Cinnamon in our households
Nowadays, we can’t imagine a kitchen without cinnamon, especially during holidays like Christmas. Cinnamon is today valued as a spice but also as a medicine. It is interesting to note that in ancient times it was more valuable than gold. Today, this plant, which we mostly recognize as a spice, is known for its beautiful aroma and sweet taste, and we find it in a stick or powder.
There are over a hundred types of cinnamon, and their key health benefits come from the ingredients hidden in its bark. Cinnamon is known to have an effect today on conditions such as obesity, diabetes and dyslipidemia. In traditional medicine, cinnamon extract is used in conditions such as arthritis, diarrhea, irregularities in the menstrual cycle.
Today, this spice or plant is recognized by its antibacterial, antioxidant, anticancer, anti-inflammatory, hypoglycemic action. It also helps lower cholesterol and protects us from various cardiovascular diseases. Although today we find it in almost all households as a spice, it is important to know that this plant is much more than an addition to sweets.
Cinnamon and its health benefits
Cinnamon is known primarily as a spice obtained from the bark of trees, we can use it in the form of sticks or as a finely ground powder. As it is obtained from the bark of trees, it contains many nutrients and properties such as antioxidants, dietary fiber, minerals in the form of magnesium, iron and potassium and sodium, vitamins A, C and B groups.
Due to all the listed ingredients it contains, it has anti-inflammatory, antioxidant and healing properties on our body. The recommended daily dose of cinnamon consumption is at least 6 grams. What is the best way to use this spice? With it we can spice up various dishes, drink it in tea, eat it in yogurt. Today, Ceylon and cassia are the most famous cinnamon.
Ceylon comes from Sri Lanka and is generally healthier, while Cassia comes from China and is not so healthy. Regardless of who we consume, it is important to know how much we are allowed to consume and for what. And while it has been proven that this spice is healthy and useful for our body, it is important not to overdo it. If we use it excessively, liver damage can occur.
Cinnamon and its benefits
In addition to having strong antioxidant properties and anti-inflammatory and anti-allergic effects, cinnamon also helps balance blood sugar and protects against diabetes. It also lowers our blood pressure and keeps our heart healthy. Recent research shows that it reduces the risk of dementia and Alzheimer’s disease and has anti-cancer effects thanks to its antioxidants.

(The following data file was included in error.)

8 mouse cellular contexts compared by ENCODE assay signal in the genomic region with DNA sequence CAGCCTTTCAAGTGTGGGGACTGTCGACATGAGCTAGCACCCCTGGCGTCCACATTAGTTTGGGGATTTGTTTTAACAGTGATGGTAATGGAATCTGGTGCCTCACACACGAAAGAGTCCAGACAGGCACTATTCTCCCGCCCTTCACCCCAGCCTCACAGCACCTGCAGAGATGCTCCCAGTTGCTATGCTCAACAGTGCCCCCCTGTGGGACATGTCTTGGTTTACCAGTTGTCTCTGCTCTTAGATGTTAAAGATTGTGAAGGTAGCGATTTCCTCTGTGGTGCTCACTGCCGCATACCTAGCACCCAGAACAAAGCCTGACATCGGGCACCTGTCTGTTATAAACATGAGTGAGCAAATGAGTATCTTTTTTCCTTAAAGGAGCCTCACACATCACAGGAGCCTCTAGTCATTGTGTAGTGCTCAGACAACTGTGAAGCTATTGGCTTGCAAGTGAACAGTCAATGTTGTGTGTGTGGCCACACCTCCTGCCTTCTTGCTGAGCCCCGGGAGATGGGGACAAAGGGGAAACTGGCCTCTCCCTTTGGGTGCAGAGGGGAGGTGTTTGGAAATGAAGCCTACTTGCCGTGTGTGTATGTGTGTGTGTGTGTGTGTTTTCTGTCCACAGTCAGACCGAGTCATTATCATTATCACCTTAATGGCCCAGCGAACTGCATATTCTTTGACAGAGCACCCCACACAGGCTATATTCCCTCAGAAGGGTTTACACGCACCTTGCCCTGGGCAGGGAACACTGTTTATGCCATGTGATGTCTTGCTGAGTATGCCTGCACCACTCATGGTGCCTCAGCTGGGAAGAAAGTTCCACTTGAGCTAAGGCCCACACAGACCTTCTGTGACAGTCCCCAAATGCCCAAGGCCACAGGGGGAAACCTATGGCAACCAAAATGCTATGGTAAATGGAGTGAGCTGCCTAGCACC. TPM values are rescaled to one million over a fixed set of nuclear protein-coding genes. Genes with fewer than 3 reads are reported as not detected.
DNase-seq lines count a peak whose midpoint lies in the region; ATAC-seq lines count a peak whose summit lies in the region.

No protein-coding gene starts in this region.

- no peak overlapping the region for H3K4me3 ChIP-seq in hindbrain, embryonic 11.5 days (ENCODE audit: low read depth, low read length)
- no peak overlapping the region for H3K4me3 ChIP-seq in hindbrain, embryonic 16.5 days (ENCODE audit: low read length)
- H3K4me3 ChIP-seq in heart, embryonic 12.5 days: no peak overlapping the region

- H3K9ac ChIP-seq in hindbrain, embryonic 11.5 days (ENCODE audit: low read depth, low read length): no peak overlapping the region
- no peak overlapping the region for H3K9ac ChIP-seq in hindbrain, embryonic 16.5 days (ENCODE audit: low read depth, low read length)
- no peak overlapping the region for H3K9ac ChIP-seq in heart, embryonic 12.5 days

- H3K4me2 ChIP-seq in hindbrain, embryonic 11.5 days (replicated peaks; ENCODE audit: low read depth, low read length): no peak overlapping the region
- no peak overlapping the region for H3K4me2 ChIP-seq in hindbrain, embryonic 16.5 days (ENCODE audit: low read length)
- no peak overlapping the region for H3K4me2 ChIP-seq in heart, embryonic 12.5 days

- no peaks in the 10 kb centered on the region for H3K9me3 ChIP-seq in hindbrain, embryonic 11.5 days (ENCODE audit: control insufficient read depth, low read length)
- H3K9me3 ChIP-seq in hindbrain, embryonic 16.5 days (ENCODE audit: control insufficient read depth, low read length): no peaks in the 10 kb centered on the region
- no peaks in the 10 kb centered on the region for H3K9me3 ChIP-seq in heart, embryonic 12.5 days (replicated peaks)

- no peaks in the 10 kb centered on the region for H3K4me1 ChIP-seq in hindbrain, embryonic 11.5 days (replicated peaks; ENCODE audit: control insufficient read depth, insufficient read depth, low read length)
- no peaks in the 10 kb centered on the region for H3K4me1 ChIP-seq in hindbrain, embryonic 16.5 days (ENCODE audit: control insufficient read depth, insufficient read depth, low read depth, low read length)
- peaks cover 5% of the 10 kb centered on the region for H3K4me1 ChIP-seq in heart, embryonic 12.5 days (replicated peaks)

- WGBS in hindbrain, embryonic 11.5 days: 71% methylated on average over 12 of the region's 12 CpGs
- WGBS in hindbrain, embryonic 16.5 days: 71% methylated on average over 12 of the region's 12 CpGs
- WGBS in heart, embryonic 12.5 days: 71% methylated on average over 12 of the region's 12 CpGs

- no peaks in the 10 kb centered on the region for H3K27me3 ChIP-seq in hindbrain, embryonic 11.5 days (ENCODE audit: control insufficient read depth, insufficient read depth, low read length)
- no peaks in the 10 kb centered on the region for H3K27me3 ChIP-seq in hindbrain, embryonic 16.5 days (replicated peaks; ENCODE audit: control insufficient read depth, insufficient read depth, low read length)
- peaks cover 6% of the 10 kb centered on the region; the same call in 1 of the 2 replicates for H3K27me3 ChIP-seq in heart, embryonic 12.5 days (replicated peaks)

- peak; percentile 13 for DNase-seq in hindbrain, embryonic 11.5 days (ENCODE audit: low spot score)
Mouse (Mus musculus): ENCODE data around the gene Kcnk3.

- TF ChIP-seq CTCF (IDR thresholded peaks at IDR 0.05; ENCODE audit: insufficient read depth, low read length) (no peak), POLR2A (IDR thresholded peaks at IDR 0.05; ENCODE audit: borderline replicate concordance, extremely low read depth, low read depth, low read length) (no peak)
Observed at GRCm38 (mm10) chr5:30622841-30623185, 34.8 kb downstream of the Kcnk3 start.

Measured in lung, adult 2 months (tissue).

Cinnamon It also has a strong effect against infections such as colds and flu, preserves the health of the oral cavity and eliminates bad breath. When is it best to apply this spice? For colds or flu, just add half a teaspoon of cinnamon to plain tea. It also helps with insect bites, it is enough to mix a little ground cinnamon with honey and apply to the sting.
It can also help with weight loss, gives an additional boost to the metabolism and quenches the craving for food. It is good if there is a problem with digestive problems, it is enough to add half a teaspoon of cinnamon to warm water and drink. It is almost impossible to list all its benefits and benefits to our body, but one thing is for sure, and that is that it is more than a holiday spice.
10 Health Benefits of Cinnamon
- Cinnamon Is High in a Substance With Powerful Medicinal Properties
- Cinnamon Is Loaded With Antioxidants
- Cinnamon Has Anti-Inflammatory Properties
- Cinnamon May Cut the Risk of Heart Disease
- Cinnamon Can Improve Sensitivity to the Hormone Insulin
- Cinnamon Lowers Blood Sugar Levels and Has a Powerful Anti-Diabetic Effect
- Cinnamon May Have Beneficial Effects on Neurodegenerative Diseases
- Cinnamon May Protect Against Cancer
- Cinnamon Helps Fight Bacterial and Fungal Infections
- Cinnamon May Help Fight the HIV Virus
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